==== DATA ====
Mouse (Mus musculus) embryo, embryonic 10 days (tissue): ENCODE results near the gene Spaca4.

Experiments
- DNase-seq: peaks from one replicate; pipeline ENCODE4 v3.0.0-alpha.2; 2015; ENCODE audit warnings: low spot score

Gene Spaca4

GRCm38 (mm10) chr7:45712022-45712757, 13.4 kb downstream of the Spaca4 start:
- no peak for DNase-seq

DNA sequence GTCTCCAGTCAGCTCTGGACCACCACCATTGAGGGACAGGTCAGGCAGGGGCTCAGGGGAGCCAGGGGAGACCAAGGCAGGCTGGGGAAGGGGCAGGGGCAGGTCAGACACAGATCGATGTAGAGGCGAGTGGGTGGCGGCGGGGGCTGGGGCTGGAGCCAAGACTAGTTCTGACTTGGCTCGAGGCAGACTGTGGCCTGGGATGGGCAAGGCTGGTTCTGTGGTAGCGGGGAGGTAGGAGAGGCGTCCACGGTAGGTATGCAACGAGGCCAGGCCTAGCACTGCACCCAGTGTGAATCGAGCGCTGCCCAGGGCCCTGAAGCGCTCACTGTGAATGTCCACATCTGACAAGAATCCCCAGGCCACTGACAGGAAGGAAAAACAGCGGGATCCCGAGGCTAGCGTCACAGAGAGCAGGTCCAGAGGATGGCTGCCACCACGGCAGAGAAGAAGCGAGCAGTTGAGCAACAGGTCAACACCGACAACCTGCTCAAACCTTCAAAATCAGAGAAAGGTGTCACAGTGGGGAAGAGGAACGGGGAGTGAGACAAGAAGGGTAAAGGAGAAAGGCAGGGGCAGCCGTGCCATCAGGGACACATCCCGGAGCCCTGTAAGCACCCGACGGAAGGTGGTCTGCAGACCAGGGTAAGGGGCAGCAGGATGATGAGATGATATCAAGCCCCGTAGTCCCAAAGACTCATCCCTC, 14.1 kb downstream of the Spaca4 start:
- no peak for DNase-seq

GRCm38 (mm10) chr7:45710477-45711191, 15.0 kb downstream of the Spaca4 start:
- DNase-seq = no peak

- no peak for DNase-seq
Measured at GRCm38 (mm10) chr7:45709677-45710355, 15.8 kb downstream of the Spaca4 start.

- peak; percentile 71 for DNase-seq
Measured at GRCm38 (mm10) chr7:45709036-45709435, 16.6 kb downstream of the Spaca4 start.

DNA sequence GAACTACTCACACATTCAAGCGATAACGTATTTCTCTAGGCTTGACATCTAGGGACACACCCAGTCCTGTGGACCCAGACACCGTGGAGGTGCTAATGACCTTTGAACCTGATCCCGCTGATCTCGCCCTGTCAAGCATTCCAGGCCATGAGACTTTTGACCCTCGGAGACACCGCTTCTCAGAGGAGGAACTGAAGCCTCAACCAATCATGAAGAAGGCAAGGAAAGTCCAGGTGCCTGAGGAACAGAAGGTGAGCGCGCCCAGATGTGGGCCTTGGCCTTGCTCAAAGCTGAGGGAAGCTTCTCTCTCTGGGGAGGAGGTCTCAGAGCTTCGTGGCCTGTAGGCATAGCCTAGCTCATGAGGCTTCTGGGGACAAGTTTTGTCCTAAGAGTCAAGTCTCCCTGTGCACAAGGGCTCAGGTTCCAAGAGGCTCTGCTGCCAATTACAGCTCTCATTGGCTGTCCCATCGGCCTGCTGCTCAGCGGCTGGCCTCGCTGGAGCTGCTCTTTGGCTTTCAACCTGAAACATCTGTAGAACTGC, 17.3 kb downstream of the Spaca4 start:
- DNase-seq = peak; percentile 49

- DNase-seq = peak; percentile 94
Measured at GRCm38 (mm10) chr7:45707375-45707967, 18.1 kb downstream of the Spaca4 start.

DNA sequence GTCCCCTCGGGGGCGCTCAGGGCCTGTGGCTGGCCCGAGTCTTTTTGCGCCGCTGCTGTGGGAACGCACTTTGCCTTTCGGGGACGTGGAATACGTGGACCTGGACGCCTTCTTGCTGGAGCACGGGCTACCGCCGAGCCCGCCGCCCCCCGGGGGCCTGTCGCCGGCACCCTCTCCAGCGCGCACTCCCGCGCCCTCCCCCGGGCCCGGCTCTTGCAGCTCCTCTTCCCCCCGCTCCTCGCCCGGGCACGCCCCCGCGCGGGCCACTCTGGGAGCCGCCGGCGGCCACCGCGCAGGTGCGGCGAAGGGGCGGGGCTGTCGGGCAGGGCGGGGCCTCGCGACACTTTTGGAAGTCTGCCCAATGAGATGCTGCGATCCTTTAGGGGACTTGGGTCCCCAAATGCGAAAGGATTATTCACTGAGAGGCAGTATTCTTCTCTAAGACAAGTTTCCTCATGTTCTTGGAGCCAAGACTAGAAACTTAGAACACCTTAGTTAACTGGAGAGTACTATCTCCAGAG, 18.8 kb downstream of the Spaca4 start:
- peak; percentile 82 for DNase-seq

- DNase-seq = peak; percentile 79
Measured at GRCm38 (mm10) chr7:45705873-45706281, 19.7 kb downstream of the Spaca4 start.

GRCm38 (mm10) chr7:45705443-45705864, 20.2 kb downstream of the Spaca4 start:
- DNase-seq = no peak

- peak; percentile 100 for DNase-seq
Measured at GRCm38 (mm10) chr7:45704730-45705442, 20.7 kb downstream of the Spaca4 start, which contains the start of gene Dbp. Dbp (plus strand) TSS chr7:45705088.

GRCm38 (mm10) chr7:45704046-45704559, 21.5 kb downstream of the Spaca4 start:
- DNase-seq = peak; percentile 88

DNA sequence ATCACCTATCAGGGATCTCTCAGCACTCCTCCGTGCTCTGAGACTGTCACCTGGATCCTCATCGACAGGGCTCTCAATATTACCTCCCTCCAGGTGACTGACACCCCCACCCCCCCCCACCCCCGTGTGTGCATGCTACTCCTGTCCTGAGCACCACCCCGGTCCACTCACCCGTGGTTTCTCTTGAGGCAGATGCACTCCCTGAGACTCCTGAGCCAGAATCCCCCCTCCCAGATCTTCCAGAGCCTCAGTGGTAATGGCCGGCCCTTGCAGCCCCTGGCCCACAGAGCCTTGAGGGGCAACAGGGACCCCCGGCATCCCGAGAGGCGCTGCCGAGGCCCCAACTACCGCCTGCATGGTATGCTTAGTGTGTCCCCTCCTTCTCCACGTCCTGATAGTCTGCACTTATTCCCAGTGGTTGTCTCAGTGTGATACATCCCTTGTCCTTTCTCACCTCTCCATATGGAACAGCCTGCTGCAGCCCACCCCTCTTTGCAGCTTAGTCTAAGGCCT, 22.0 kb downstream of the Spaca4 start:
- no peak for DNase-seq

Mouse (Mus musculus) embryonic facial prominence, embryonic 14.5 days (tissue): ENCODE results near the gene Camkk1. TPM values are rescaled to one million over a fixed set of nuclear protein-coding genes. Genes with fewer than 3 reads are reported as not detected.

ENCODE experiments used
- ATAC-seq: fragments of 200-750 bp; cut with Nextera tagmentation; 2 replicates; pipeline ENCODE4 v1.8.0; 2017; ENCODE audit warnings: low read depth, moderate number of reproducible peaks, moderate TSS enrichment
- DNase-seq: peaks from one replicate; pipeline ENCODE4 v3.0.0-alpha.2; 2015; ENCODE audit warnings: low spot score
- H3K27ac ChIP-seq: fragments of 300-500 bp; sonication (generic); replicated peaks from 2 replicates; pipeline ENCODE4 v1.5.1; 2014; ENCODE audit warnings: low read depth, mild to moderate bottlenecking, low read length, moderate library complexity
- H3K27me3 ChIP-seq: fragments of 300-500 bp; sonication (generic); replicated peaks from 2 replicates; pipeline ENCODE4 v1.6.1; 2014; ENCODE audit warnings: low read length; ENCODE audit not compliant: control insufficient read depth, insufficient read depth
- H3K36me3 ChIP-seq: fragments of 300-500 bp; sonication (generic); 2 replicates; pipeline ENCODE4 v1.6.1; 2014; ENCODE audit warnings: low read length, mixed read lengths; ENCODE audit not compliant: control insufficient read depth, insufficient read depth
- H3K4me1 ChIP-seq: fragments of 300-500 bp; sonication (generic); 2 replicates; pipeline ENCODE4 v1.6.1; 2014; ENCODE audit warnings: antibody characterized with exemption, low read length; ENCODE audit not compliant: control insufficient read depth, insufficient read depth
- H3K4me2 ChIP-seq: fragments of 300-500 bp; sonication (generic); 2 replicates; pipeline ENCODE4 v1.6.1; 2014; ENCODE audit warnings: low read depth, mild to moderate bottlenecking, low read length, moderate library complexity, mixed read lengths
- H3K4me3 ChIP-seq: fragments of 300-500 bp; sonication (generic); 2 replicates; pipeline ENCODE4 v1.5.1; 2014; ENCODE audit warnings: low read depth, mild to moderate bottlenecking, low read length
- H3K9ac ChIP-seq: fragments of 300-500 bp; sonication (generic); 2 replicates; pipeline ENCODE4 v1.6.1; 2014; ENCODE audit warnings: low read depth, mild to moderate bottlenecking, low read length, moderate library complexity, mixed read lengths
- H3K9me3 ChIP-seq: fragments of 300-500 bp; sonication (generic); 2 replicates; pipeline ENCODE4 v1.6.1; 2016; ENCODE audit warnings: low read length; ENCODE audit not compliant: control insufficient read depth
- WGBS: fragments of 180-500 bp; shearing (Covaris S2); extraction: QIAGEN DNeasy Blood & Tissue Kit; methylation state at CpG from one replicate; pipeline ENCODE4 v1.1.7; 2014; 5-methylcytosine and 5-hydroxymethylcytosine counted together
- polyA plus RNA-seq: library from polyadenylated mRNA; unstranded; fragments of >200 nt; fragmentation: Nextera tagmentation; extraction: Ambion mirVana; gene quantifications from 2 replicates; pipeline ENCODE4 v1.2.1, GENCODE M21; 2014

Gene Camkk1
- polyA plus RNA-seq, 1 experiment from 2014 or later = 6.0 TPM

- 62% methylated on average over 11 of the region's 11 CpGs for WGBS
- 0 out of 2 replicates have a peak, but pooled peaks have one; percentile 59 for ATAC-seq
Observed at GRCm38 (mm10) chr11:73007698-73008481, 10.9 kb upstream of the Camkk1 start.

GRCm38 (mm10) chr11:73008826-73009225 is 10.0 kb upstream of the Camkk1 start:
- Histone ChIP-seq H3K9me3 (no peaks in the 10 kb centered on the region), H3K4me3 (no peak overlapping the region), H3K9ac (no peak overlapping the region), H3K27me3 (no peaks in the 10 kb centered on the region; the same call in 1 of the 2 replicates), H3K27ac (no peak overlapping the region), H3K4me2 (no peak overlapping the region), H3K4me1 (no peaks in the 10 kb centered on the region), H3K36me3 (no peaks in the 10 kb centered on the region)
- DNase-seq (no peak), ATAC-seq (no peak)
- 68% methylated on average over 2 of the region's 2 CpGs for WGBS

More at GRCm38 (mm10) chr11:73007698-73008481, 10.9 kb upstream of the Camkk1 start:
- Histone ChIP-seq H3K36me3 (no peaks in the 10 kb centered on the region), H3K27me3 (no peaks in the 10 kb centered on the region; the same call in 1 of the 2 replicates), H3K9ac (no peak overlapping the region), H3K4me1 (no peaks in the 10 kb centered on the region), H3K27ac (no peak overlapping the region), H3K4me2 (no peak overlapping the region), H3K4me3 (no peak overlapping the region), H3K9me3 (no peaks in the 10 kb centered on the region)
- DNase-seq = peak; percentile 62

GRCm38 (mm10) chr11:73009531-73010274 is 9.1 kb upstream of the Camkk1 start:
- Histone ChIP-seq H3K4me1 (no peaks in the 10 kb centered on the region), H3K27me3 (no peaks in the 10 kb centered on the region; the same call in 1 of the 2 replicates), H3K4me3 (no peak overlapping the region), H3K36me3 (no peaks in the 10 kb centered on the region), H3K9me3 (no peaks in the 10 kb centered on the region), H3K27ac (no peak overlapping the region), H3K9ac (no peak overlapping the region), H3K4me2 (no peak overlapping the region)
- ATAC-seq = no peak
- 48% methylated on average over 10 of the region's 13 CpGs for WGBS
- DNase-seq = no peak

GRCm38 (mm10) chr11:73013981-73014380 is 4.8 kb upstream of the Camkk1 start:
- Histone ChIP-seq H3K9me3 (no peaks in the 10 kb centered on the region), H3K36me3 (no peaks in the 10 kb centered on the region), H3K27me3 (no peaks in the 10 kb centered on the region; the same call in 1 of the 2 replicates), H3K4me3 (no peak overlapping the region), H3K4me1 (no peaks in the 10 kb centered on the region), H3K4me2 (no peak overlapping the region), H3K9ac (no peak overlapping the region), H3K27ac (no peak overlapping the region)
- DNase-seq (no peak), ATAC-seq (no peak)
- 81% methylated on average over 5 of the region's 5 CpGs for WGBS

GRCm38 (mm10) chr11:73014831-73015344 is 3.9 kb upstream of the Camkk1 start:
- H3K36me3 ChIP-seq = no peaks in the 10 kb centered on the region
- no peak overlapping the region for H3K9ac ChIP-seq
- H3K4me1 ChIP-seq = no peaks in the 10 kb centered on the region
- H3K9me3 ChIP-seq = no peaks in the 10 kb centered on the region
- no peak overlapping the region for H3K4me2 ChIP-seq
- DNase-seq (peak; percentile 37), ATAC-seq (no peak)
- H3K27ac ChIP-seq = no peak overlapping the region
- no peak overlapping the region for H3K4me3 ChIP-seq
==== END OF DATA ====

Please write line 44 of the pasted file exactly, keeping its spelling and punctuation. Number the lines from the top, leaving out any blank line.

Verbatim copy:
- polyA plus RNA-seq: library from polyadenylated mRNA; unstranded; fragments of >200 nt; fragmentation: Nextera tagmentation; extraction: Ambion mirVana; gene quantifications from 2 replicates; pipeline ENCODE4 v1.2.1, GENCODE M21; 2014